Check yourself against open strings. This takes some practice to do well, because the most effective way to do it is to play 2 notes at once (deliberately, not accidentally :-P ). But even if you aren't at that skill level yet, you can play the next string up or down, and get a reference pitch for where you should be. The third finger is the same note as the next string down, in a different octave, while the fourth finger is exactly the same note as next open string up. The first and second fingers aren't quite as easy to hear, but the sound of the correct interval is still easy to hear with a little practice.

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Playing the violin in key goes hand in hand with your aural skills. You need to be able to recognise the false notes and be able to correct them yourself.

A good idea is to maybe do the Sulfa system so can in your mind play the first note of a scale and know how all of the other notes in the scale sound.

You can also try to do scales with the piano if your are still struggling. Just make sure the piano is in tune.

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I used to have tapes on my violin when I was learning to play, but when you put a finger on the tape you cannot see where exactly it touches the string and likely you are going to be slightly off and even 0.5mm off can be a great difference in the purity of the sound.

The only way to play right is to develop the correct hearing. Listen to a few basic scales and sing them yourself so that you would remember them better. Search the harmony and the beauty in the sounds, that will make the scale more memorable. When playing, do not focus on your tapes, and where exactly you put your finger, put rather be very attentive to what you hear. Can you hear that harmony and beauty when you are playing? Practice playing until you can hear it!

Developing hearing is a gradual process, the more you try to play purely, the better hearing you develop. At the beginning of the practice it takes me several minutes of playing the basic scales to remind myself of the purity of the sound which I could get the last time.

Also developing a good hearing takes a great effort (but in any case it is worthy!). It takes a full concentration, and an empty mind. You are not going to get better just by doing more playing or listening. Maybe up to some basic stage, but not far. Hence make sure that all your mind and body are disposed to play from all your heart before you start playing. Only in that way you can discern every small nuance in a sound.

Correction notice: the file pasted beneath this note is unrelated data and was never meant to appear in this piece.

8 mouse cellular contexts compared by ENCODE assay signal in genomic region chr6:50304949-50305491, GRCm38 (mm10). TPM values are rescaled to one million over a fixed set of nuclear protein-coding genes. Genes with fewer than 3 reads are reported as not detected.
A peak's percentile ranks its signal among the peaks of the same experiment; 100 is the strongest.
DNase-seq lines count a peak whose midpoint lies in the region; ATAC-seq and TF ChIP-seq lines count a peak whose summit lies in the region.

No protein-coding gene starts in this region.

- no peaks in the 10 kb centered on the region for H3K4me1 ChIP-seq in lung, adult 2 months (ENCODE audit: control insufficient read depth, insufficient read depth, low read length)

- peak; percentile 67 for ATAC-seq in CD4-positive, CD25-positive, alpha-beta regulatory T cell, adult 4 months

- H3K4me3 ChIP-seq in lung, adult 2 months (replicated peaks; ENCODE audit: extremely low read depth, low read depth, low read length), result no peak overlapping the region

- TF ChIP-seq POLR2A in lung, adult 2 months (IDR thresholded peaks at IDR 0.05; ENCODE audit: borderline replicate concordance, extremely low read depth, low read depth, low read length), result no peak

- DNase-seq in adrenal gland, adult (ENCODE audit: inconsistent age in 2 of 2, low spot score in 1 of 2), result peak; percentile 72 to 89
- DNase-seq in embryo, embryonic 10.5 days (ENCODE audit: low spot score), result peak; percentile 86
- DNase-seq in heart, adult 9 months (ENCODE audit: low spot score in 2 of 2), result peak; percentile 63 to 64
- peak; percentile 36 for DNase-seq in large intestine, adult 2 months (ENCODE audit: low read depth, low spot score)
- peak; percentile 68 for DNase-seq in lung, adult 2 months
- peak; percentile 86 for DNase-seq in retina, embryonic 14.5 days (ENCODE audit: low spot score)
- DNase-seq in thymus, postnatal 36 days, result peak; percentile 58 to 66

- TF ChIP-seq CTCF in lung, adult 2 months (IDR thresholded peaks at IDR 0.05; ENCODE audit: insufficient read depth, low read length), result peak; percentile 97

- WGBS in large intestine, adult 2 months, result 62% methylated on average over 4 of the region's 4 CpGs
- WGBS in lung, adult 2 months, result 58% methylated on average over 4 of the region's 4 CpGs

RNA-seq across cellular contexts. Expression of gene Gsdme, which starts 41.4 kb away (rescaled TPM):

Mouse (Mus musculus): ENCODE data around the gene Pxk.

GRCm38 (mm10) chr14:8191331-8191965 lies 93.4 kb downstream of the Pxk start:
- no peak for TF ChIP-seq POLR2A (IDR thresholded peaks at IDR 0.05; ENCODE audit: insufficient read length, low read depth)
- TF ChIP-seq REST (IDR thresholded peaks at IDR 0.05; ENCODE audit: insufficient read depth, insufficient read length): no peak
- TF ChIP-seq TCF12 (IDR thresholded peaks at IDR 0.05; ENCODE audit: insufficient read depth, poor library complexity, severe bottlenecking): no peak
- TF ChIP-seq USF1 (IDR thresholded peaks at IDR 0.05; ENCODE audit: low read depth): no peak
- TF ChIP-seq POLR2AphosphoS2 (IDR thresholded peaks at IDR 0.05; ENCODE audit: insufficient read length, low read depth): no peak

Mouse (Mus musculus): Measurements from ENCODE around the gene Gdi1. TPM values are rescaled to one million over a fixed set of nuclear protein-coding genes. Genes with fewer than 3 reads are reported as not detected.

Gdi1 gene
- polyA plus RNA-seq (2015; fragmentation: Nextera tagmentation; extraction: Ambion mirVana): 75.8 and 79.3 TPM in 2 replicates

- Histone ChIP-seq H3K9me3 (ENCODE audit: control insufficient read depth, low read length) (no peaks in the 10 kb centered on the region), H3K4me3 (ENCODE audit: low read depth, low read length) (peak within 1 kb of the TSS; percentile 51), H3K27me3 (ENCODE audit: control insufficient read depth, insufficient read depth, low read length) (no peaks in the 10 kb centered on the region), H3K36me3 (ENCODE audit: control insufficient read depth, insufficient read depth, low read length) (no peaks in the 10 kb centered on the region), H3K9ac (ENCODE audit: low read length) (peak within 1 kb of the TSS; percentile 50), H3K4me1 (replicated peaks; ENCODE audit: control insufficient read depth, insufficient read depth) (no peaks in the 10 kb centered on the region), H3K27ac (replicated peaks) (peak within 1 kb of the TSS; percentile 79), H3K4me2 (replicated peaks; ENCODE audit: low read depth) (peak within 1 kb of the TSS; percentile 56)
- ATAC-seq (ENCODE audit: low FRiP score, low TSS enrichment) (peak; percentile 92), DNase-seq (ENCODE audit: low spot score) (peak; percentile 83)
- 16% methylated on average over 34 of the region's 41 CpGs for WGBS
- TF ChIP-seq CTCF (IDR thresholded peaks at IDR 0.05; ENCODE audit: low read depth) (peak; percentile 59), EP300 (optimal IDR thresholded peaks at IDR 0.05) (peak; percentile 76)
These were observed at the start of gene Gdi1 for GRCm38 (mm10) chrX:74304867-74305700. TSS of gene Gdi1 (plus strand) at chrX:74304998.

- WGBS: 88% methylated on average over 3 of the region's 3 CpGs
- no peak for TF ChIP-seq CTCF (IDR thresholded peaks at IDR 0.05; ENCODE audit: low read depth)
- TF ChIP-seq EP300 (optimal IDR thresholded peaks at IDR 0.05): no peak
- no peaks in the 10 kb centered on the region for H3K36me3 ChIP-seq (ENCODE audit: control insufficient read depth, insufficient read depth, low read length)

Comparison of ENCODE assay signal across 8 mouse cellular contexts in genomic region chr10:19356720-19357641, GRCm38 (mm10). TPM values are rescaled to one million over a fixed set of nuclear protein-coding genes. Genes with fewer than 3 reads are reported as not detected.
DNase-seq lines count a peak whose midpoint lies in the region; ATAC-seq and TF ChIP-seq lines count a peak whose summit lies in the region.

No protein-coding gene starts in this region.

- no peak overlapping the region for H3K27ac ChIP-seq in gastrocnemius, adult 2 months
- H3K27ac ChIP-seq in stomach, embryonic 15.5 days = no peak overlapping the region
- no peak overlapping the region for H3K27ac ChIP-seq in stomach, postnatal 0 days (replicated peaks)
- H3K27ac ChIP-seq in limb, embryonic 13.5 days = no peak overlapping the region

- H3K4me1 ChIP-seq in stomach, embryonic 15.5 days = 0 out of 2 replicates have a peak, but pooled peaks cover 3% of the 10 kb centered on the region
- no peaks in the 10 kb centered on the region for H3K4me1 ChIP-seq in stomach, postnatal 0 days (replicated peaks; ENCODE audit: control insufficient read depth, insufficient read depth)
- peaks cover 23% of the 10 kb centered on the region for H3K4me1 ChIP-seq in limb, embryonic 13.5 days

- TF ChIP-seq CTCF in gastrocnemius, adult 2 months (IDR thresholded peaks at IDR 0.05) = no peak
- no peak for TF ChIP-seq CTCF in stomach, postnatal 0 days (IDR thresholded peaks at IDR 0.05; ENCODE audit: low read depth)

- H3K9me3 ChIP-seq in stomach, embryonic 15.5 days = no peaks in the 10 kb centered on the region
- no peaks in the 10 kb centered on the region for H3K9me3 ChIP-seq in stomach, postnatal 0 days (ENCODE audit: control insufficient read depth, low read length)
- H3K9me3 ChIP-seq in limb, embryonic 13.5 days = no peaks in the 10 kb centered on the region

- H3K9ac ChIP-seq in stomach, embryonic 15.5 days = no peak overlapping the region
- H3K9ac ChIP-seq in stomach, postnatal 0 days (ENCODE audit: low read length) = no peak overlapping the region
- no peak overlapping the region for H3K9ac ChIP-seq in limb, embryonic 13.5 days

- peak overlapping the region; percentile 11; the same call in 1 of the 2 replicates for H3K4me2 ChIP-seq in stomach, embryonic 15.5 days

When I change the note, I approximately place a finger at the correct position, then start moving the bow and as I hear the sound in the first 0.1s I adjust my finger by up to 0.25mm by what I hear. I do all of this automatically. I can imagine for better violinists these distances are even smaller and the time is even smaller as well.

Edit: I just found out that if one plays the violin while hearing other instruments in key such as a piano or a guitar for example, then one can hear the right notes from others and consequently one learns how to produce good notes on the violin too.

  • So true, people who try to learn exactly where to put their fingers visually are just setting themselves up for failure. It has to be by ear. – Some_Guy Jul 23 '15 at 11:33
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You can play along with MIDI playback. MIDI is computer generated and have perfect rhythm and pitch. But you need to develop your ears also.

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While there are some very good answers here, I just want to add something else that might help.

Play tunes you know very very well. Doesn't matter what it is, or how easy it is, just play a melody that you know inside and out.

I'm talking nursery rhymes and folk songs here. Could even be a cheesy pop song's melody that you've known since you were a kid! If you don't have music for it, even better.

It can be amazing what working out "twinkle twinkle little start" etc. by ear can do for a violinists intonation, because the reference point is so concrete: as Ben Kushigian said in his answer, part of the difficultly is not just the physical, it's training your ear (this is often true for people who have been playing for years not just beginners). Having a piece of music where your reference isn't a piece of paper, but something you just "know" allows you to focus purely on pitch.